Updated: Sep 26
We lost the car. We didn’t mean to. In fact, both Ken and I distinctly remember me writing down the number of the row where we parked ten days beforehand, but when I pulled out the parking ticket, it was blank, as if I used invisible ink. Ken thought the car might be on row #7, and I was leaning toward row #4, no matter that each row was more or less a double row that stretched dozens of cars on for blocks.
With heavy backpacks and much heavier suitcases on wheels, plus a weighty purse, and a cpap machine for good measure, we embarked on the journey to find the car. We had just emerged from a plane, a small tube of pressurized air where we were flung through space at great speeds for four hours, and we hadn’t slept so well in the last few night, making the search even more challenging. But it was lovely out — overcast, cool-ish, and breezy, and as I later told Ken, this was a good way to get a long hike in.
How long was the hike? While it didn’t seem it would take so long, we marched up and down rows of cars for close to two hours before calling the parking department and begging someone to drive us around. We both had a vague sense of having parked on one end of the lot, but it was hard to remember which end, and this was a lot that held over 5,000 parking spaces. I counted 9 Honda Fits, the car were were searching for although none of the counted ones were ours, while pressing the car key’s panic button to make our car call and response with me, but it was not within reach as we shlepped our stuff to tarnation and back.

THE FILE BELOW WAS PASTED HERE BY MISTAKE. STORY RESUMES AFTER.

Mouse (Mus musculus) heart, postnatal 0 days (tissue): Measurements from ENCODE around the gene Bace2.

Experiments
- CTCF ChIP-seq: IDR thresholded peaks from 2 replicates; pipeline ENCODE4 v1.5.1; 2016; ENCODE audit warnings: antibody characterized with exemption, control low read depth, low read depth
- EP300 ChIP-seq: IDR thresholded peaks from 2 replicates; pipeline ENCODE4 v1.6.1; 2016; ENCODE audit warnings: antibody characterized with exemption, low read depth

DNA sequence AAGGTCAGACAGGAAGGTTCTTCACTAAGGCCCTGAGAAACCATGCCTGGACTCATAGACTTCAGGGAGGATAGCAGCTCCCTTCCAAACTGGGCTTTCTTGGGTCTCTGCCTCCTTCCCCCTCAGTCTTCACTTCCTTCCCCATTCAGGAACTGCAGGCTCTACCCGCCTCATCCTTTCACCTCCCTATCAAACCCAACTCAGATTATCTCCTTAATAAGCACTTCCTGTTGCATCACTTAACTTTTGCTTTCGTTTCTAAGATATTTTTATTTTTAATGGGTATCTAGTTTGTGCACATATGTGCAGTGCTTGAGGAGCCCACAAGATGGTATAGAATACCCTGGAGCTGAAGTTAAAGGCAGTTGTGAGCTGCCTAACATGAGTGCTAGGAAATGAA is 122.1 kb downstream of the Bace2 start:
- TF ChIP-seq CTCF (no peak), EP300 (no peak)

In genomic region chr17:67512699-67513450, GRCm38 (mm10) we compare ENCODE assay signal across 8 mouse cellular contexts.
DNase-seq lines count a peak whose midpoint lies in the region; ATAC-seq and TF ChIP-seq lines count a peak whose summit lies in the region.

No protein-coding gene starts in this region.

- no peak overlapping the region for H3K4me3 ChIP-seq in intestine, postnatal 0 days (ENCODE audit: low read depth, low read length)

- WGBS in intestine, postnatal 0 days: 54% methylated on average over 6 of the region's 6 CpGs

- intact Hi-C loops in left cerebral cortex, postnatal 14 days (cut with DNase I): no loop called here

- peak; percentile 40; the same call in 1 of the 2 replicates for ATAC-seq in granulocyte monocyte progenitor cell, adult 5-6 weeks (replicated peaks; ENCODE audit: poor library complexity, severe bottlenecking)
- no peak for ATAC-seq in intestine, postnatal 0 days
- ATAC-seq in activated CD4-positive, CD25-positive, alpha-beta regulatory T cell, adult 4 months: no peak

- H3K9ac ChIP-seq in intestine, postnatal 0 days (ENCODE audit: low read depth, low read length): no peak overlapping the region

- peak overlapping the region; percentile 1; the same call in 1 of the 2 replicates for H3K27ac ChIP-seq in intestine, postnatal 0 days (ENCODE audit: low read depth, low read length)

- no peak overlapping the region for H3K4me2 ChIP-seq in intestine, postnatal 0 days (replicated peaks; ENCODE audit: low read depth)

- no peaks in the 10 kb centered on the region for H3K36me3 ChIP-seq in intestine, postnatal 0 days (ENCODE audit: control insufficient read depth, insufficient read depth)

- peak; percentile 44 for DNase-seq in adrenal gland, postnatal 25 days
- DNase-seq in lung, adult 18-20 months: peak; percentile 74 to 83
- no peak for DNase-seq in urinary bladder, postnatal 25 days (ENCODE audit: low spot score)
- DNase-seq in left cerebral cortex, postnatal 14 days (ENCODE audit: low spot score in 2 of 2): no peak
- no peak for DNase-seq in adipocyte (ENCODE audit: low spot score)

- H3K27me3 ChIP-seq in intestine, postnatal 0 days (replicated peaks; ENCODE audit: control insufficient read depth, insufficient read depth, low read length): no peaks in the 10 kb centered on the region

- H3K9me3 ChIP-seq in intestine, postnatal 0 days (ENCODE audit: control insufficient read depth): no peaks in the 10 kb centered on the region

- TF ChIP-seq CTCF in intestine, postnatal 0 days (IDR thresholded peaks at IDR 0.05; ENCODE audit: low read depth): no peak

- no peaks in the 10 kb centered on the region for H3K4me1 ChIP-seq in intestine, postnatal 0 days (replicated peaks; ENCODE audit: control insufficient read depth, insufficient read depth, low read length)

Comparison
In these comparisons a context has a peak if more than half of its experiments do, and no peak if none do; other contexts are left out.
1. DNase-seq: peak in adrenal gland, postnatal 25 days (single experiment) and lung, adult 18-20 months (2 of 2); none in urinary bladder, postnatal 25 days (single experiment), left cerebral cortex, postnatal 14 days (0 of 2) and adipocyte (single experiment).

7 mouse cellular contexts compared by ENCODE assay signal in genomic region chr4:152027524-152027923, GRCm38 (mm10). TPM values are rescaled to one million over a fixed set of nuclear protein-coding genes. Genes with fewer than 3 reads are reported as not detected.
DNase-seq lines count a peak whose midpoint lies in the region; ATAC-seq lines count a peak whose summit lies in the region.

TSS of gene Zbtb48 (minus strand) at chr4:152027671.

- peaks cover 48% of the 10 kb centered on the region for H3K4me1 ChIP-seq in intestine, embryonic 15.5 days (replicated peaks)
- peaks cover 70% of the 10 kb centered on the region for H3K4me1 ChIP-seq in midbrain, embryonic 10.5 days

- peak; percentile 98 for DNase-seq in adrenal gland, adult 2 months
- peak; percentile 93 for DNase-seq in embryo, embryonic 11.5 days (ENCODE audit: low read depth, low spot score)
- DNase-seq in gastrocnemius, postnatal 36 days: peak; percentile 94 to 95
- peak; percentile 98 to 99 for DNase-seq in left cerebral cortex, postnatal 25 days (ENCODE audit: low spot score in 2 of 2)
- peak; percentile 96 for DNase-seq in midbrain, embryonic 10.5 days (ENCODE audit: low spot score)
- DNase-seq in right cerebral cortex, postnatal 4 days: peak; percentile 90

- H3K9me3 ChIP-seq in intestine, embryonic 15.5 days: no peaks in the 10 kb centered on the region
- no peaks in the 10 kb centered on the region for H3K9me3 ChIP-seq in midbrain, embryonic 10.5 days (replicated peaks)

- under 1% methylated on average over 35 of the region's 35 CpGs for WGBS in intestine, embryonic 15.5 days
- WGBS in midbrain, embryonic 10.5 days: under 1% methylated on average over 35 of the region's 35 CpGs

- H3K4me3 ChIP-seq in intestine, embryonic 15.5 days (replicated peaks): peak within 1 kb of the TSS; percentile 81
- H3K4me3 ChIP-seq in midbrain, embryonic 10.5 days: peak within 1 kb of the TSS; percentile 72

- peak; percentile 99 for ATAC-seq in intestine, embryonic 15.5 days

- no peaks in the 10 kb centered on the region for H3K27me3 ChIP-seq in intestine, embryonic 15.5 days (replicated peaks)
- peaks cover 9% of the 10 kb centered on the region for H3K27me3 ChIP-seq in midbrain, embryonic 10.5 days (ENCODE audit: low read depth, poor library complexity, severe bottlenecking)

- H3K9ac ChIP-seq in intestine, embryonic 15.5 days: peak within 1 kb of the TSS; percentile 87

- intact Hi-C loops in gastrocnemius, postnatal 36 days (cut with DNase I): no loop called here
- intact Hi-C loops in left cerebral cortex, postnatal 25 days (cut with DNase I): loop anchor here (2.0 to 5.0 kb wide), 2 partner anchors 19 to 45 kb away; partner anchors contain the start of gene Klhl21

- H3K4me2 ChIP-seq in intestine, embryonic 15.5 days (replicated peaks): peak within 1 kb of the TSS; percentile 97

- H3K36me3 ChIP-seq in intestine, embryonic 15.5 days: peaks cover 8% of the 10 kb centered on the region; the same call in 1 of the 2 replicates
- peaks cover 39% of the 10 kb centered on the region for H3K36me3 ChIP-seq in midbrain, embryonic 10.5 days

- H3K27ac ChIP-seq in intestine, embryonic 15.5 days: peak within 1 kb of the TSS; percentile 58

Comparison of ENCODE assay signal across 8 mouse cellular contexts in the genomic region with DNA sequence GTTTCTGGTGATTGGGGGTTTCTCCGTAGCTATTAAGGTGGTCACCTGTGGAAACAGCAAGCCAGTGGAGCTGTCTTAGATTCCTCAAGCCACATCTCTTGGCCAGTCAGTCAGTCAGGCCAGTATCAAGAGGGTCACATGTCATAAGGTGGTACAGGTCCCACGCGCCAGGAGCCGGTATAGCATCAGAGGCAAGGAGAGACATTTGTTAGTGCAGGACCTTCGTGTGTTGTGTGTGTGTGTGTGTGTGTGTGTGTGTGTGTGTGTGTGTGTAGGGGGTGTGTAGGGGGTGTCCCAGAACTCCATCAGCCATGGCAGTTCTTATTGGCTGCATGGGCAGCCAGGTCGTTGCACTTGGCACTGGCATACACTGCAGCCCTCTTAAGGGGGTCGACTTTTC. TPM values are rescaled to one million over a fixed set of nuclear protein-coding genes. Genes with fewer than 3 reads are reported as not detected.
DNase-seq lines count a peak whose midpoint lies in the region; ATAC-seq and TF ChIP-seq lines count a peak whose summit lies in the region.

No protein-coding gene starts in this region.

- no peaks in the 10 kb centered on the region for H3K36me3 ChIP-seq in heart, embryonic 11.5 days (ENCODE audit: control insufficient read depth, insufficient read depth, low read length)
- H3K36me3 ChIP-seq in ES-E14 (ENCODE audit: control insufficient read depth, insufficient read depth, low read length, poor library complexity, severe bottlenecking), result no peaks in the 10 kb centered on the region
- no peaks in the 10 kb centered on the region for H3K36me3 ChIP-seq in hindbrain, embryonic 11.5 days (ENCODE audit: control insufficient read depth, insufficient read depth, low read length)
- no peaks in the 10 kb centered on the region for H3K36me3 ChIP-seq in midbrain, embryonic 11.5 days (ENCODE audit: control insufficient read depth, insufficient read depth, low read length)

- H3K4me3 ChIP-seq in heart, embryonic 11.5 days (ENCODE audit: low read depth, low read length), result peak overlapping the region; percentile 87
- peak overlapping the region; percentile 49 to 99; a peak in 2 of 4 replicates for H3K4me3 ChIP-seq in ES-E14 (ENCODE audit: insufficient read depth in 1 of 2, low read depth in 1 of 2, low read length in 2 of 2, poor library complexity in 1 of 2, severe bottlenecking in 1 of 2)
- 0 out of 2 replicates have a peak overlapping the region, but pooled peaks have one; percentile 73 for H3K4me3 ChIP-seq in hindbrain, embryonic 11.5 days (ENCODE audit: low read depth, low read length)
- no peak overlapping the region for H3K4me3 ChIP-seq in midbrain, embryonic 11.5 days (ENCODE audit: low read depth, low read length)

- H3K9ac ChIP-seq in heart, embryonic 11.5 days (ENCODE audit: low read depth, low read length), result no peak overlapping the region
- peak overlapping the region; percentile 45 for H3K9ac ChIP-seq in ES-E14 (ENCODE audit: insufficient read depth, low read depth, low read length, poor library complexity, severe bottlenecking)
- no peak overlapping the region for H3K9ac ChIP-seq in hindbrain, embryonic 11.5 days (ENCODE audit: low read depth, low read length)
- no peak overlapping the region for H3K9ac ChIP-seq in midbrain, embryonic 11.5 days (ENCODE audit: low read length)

In the middle of it all, I looked up and saw a license plate that said, “Beauty.” While there’s nothing normally beautiful about rows of lonely cars, mourning their traveling companions, the license plate stopped me for a moment. I looked up and saw a tree in the distance. I felt the wind across my bare arms. I adjusted the backpack to shift more of the weight to my hips, grateful I was strong enough to search the lot, and I nodded in agreement with that license plate.
By the time the parking truck arrived to drive one of us, me it turned out, it only took a few minutes to find our car, which was parked a mere ten feet from where we gave up on finding it by ourselves, in row #3. From there, we were homeward bound, knowing it’s never exactly a blessing to lose your car and have to haul a bunch of heavy stuff through a parking lot for hours, but wherever we are, lost or found, there’s always the blessing of life. And that’s its own kind of beauty.